2008 election. The military-backed caretaker government sought to pursue an anti-corruption
drive that challenged the usual political elites. It also sought to put in place voter reforms,
including issuing identity cards, and moved against militant Islamists. U.S. policy toward Bangladesh emphasizes support for political stability and democracy,
development, and human rights. The United States has long-standing supportive relations with
Bangladesh and views Bangladesh as a moderate voice in the Islamic world. The U.S. offers
considerable economic assistance to Bangladesh, and has substantial military-to-military ties that
include cooperation in multilateral peacekeeping.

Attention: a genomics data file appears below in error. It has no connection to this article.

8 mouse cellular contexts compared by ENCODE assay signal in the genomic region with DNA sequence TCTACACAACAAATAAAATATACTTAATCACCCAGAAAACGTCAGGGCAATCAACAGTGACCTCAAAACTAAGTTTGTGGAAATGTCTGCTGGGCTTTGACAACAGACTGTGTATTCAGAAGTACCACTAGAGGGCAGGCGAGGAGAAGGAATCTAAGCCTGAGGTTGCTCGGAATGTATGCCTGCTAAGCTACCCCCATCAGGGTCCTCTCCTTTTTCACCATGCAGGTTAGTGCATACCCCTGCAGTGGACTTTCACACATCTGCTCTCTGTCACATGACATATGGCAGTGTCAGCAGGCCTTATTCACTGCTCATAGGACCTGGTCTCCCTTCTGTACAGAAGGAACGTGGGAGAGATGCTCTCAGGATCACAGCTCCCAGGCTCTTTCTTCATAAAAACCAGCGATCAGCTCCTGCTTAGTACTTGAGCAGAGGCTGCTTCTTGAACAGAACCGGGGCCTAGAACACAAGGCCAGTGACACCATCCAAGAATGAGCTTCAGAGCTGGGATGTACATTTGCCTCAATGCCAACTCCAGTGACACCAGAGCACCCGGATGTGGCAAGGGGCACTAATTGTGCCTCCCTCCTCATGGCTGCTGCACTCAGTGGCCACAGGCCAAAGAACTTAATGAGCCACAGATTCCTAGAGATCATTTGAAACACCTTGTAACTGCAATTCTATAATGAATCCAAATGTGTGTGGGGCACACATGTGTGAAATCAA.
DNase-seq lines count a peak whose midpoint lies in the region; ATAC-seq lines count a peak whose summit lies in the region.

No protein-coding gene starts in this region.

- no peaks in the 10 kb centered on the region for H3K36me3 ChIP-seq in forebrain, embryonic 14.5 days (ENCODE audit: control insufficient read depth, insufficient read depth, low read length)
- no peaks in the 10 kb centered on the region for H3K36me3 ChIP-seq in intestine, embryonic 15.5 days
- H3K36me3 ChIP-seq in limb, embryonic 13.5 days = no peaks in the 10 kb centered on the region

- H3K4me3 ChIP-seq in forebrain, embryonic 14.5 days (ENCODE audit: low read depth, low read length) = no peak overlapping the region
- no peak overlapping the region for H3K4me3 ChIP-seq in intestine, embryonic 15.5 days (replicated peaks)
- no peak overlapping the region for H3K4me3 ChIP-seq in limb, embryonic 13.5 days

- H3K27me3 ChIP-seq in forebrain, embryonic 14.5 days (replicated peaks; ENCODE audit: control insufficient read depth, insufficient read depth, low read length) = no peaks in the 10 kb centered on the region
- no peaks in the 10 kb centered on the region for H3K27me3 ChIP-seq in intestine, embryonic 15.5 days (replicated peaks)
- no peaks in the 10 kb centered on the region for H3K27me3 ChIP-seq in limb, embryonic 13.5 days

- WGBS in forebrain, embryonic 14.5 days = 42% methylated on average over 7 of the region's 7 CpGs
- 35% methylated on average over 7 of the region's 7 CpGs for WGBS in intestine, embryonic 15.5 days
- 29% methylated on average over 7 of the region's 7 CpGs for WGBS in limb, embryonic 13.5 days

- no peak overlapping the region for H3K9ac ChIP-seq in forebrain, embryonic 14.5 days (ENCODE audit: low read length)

Abstract: There is still some ambiguity about the definition of terrorism and who is a terrorist and this leads to a tendency to lump together terms like militants, insurgents, extremists, fundamentalists and (real) terrorists. Some analysts club together the security threats posed by ethnic insurgencies (mostly in the north-east) and Maoist insurgency (widely spread in many states of India) together with the threats posed by terrorism. The insurgencies are socio-political phenomena and are basically territory-related, in the sense that the ethnic insurgencies want to have a separate status (within or outside India) for the areas in which the particular ethnic group is in a majority; and the Maoists want to control territory and, through such control, impose a different system of governance. While all kinds of people fighting for different causes may at times indulge in violent acts, a terrorist is one whose primary aim is to cause maximum destruction, often targeting totally unconnected persons, with the sole purpose of causing and promoting fear and thus influence decision-making. The terrorists seek to influence the minds of the people, terrorise them into losing their faith in the government and impose a state of fear about public safety. The Maoist (Naxalite) movement has gripped a significantly large portion of India and, as repeatedly stated by the Prime Minister, it presently poses arguably the most serious threat to our internal security. Though the “ideology” and the “methodology” may be imported, the basic causes are indigenous. There is a wide-spread perception that “land reforms” and efforts at redress of genuine grievances have only been superficial and that the “exploiters” continue to “exploit” the poor and the landless agriculturists. It cannot be a coincidence that the Maoists are most effective in areas of past maximum exploitation of tribal communities. If there is any element of truth in this perception, urgent steps need to be taken to remedy the situation on the ground, without necessarily tying them to a cease-fire. The grievances have to be handled by a judicious combination of social, economic and political measures, coupled with police action for the preservation of public safety and Law & Order.